• On the cooking topic. I get so angry when I read the list of ingredients in a can of chicken soup. As I write this, I have a pot of homemade soup on the back burner. Here are my ingredients. Chicken, water, rice, vegetables, garlic, rosemary, basil, dill, salt, pepper, and lemon juice. If you notice, there is nothing in my soup that you cannot pronounce. And when you have a bowl of my soup, you do not get 37% of your daily salt intake either.

• Ingrid Thiessen bit into a piece of rye bread purchased at The Superstore. It was so salty. She read the back panel and low and behold, each slice contained 18% of your daily salt intake. She was so upset that she sent a letter off to Superstore suggesting that the bread could be sold in the potato chip section. Who decided that we want this much salt in our food?

• Keith Carpenter form Van Noort Bulbs was quick to point out that ‘Praying Hands’ will be The Hosta of the Year for 2011. I had erroneously reported that ‘Ice Follies’ would be the selection. My information was bad. At least I know that Keith is reading the blog.

Greeen, green grass at The Ranch
• Mathematicians drown in water that is on average, only six inches deep.

• It was four in the morning. The rain was coming down. It was April of 1974. I was sitting in the long, gone Fuller’s that occupied the corner of 12th and Broad. I was drunk. Sitting across from me was my friend. She was a caretaker…of people. She looked after everyone, every imagined hurt, every feeling anyone could have. She was known for her strength. She never flinched. At four a.m., she was no longer invincible. She looked across the table at me, her coffee left untouched, and said “ who do the strong lean on when they feel weak?” It was a Leonard Cohen moment.

• A local priest/friend told me this one. He took in a conference for religious leaders and the speaker said: “All your congregation really expects of you is sincerity, and once you learn to fake that, the rest is easy.”

• Another priest/friend in Saskatoon, and I were chatting one day. I asked him “when you get to heaven, what do you think God will say to you?” He thought about it for a moment and replied “You didn’t have to make it that complicated.”

• When I stop to think of all my shortcomings, faults and sins, I can categorize ninety percent of them by simply saying “I failed to respect the other person.”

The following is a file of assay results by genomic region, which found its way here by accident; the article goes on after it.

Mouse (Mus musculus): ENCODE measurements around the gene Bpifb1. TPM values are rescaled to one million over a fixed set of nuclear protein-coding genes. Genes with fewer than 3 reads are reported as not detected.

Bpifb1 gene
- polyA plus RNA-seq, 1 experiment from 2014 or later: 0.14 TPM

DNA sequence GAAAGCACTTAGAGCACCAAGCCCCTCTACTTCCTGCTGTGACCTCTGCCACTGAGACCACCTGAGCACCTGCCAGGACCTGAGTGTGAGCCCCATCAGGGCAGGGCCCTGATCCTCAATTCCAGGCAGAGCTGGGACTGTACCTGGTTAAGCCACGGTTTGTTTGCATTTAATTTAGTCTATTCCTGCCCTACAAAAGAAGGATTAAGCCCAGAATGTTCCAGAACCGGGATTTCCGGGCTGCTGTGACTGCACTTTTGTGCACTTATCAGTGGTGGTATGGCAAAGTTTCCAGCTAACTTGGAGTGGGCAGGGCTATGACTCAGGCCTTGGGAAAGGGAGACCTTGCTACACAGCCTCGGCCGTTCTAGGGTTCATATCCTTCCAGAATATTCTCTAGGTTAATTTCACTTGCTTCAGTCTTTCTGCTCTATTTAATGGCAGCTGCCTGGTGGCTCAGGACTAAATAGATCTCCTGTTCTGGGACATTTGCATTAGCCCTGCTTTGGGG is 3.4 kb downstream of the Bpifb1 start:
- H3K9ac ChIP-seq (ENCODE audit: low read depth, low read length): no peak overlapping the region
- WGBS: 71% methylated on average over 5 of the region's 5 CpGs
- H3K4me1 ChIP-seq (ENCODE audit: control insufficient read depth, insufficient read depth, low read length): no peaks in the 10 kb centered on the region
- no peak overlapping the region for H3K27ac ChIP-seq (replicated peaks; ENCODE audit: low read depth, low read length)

Garden Tip: I have written about tomato blossom rot or end rot in tomatoes. Now we have something that I have not seen before. It has been labeled as a blight and it has turned just about every tomato in our area to mush. Nothing a gardener can do about it as it is spread by the wind.

• Garden Tip: As soon as it dries out, don’t laugh too hard, it is time to plant your fall bulbs. With tulips, dig a planting pit eight inches deep. Plant the bulbs pointed side up, five bulbs to a square foot, and then cover. To improve growing conditions, I like to dust my bulbs with bulb dust which prevents rot and insect attacks. I also add in peat moss to the planting pit and a bit of bone meal. Water your tulips once and that should be good for the fall. Then tuck in for the winter and next spring you will be greeted by your sleeping beauties.

Garden Tip: Everyone thinks that tulips are Dutch in origin. While the Dutch grow the tulips and they did introduce them to the gardening world, the original tulips were found growing in Afghanistan. You can still purchase species tulips which have not been hybridized by man. Tulipa tarda is one of those naturalized tulips. They are very petite bulbs, so plant them around four inches deep, ten to the square foot. Very lovely little flower.

More sad news: Grandpa Fred from Dutch Cycle has passed away. He was 87 and had been in poor health. For many of us in this city, Grandpa Fred was the first one to repair our bicycles. When I was ten years old, I took my flat tire to be repaired by him. His first shop was in his garage on 4th Avenue. He fixed it for me and then proceeded to bawl me out for riding carelessly through broken glass. Hard working, kind and he loved tulips is how I remember him.

For football fans only: What the hell is going on? Edmonton wins against us and then Winnipeg lays a licking on us. Come on. Edmonton and Winnipeg were supposed to be the joke teams of the league this year. There are green tears all over this town.

Garden Tip: The middle of September is a perfect time to split or transplant your peonies. To split one, dig up the root, cut into four parts and replant the part about eight inches deep. If your root is quite tough and they can be as they age, use an axe to split them. The first time I learned how to split peonies, Ilsa Martin showed me how to do it. I thought it would be a surgical operation. She grabbed her axe and gave the root a good whack. So much for surgery.

Garden Tip: Lilies can be separated or divided at this time of year. Simply dig down and lift out your old lily bulbs. If they have been planted for five or more years, there should be several bulbs growing in a cluster. They are very easy to separate by hand. Replant the bulbs following the instructions I gave regarding planting tulips.

• Had a tasty rice bowl filled with Mexican toppings at The 13th Avenue Coffee House yesterday. Very, very tasty. Finished off with a ginger cookie that was incredible. Could have eaten a dozen if no one had been watching.


• Happy Gardening…Rod McDonald